an evolutionary sound process designed by Tim Perkis

First performance at the Exploratorium, San Francisco, July 31, 1994. 

  Rasamudra explores the possibility of making music by simulating 
the process of biological evolution. In my recent and current work, I 
have been using genetic techniques to develop "wild" systems of 
interaction. The principle is astonishingly simple: one generates a 
population of random computer programs (written in a special 
language which limits the damage malformed program can do), and 
tests them all, chopping up and recombining in a random way the 
better performers in the population; these new programs are tested 
in turn, and the process is repeated. Amazingly enough, useful and 
correct programs emerge quite quickly. This process in effect mimics 
the process of biological evolution which proceeds through sexual 
  In Rasamudra, the programs each generate a musical phrase; over 
the course of an afternoon three performers grade each program on 
how well they like its phrase, as well as indicating one of six 
emotional states (or rasas) that the phrase suggests to them. Each 
performer's judgement is sent to the computer/composing system 
through foot pedals, as well as communicated to the other 
performers by hand gestures.  The resulting piece of music is built 
using this phrases, which all end up in a certain family resemblance, 
sorted by rasa.      
   Over the course of the performance, a structure emerges in the 
music, through the interaction of chance and judgement: likewise, a 
structure of understanding and consensus emerges among the 
players, as they develop a language of hand gesture to communicate 
their perceptions to each other.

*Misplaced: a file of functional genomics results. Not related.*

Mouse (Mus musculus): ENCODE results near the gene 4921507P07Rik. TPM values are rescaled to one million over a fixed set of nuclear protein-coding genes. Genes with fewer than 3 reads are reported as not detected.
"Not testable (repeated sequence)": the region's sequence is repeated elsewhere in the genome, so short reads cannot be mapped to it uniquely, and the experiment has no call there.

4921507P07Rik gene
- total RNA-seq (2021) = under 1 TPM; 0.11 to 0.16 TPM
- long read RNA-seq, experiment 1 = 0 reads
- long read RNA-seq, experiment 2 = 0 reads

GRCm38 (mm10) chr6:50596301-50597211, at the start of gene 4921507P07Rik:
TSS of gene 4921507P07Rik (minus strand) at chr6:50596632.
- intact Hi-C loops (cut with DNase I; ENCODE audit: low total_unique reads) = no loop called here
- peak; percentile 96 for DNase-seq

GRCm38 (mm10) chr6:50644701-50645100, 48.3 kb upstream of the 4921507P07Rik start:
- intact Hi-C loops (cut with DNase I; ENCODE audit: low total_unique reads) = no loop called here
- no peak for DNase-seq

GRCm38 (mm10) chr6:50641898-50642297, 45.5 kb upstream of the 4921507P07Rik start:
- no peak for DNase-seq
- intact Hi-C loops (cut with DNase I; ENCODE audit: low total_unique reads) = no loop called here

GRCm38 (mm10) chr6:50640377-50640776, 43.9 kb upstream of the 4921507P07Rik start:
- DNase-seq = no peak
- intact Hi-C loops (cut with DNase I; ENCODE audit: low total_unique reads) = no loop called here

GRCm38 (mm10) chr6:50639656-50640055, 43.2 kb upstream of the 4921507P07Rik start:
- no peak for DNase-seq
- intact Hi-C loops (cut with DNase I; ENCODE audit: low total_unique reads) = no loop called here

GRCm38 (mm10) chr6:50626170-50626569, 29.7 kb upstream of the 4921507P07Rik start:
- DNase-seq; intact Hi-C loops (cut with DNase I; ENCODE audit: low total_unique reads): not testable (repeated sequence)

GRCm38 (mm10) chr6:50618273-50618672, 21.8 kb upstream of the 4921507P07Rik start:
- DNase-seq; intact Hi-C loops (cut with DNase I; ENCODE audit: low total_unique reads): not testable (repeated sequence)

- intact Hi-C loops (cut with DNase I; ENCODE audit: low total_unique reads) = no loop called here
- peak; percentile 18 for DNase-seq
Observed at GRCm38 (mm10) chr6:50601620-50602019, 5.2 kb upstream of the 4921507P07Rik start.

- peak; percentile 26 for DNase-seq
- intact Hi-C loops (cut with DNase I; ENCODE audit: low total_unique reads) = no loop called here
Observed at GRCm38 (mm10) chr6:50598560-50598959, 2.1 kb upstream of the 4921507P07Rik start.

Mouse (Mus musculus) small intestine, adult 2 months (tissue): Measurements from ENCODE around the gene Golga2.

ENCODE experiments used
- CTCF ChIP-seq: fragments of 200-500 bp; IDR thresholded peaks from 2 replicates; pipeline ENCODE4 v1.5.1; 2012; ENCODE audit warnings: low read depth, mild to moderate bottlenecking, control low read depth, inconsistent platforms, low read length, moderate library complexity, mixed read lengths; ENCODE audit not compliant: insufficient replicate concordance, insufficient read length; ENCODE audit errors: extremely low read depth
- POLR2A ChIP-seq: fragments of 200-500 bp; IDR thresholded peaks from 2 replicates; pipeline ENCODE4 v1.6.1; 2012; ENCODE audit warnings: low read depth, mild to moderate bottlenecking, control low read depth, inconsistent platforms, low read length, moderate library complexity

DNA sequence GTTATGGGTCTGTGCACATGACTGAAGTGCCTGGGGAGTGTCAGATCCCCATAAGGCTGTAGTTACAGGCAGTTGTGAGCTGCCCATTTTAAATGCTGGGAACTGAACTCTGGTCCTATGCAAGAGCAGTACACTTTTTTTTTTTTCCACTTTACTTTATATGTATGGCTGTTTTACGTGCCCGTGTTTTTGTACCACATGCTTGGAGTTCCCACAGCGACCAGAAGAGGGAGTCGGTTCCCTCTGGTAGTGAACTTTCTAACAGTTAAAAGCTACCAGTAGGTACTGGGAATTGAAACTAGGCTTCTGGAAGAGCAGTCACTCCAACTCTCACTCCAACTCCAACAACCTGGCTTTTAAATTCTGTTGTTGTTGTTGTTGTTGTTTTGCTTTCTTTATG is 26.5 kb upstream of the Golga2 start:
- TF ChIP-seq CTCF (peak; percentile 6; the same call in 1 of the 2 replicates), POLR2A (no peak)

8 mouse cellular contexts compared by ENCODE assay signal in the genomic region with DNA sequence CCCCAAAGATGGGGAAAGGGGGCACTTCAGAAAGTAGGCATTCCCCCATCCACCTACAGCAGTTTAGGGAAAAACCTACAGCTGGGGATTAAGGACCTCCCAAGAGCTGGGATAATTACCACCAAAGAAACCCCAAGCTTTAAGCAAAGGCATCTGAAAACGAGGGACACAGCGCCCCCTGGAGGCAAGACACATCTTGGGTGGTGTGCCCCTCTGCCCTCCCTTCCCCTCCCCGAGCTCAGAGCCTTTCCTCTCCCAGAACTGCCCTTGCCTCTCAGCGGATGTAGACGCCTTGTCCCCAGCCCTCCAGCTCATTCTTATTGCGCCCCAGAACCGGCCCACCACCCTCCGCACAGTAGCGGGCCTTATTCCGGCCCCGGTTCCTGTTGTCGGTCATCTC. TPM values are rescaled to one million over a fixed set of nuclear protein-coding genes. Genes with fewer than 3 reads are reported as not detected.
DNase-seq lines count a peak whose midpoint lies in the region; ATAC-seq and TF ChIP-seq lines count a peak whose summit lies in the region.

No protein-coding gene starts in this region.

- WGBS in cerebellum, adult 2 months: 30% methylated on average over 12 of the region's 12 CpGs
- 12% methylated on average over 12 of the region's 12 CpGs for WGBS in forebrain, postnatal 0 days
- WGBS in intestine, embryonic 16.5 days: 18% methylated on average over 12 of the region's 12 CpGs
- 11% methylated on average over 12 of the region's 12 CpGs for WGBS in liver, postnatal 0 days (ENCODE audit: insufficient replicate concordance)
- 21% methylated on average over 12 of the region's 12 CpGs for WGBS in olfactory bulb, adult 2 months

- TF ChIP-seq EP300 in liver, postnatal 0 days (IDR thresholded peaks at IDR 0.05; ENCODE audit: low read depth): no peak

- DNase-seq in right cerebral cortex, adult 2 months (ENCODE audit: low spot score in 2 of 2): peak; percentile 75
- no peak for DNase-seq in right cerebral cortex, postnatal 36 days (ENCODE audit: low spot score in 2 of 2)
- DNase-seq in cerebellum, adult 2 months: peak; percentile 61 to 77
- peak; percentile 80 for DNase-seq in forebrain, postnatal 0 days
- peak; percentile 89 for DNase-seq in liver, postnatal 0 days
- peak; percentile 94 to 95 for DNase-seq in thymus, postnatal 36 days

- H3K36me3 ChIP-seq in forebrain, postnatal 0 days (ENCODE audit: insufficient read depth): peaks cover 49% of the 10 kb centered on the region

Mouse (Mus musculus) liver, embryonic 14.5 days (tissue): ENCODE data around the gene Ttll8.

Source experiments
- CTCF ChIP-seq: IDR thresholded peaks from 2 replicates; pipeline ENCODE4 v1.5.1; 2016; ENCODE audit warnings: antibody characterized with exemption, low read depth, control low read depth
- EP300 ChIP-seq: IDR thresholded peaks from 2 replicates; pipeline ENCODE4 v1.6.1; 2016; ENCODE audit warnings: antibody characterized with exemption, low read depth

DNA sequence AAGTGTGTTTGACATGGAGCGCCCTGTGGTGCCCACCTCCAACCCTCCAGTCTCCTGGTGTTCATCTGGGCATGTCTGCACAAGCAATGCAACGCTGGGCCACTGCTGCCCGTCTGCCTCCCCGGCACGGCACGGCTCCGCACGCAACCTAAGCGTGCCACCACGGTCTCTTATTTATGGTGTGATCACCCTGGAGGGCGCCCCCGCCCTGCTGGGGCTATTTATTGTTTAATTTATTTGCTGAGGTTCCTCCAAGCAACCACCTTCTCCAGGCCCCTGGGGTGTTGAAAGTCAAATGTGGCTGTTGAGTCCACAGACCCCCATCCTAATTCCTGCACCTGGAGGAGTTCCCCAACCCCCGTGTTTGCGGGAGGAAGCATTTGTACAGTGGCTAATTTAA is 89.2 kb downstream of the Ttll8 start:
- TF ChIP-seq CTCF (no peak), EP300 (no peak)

Hardware for Rasamudra. 
 Two performers made judgements and indicated their degree of confidence in the 
judgement with the analog foot pedals; the third performer pressed a 
footswitch corresponding to one of the rasas to indicate the group 
judgement to the computer.
The computer would then assign this "grade" to the currently playing 
phrase, and generate a new phrase in the same rasa by breeding 
together randomly selected phrases from the population. Preference 
in selection as a parent is given to  phrases which have high scores 
within this rasa.  Often the new candidates would be similar to the 
parents and a particular rasa feeling would be perpetuated; other 
times, the offspring would not be considered by the players to 
convey the same emotional contour, and they would assign it to a 
different rasa class. 
In this way the music would wander between 
rasa classes,but often with shading of mood in between:
the new phrase may more perfectly express a different mood than 
the previous one,  its parents were selected by their fitness in that 
previous mood, and the offspring do come to share something of 
their qualities, even if they predominantly express a different mood. 
During the course of the performance, these relationships became 
more pronounced, as the overall population of phrases available are 
born of a longer process of selection, and come to represent more 
accurately the assessments of the performers.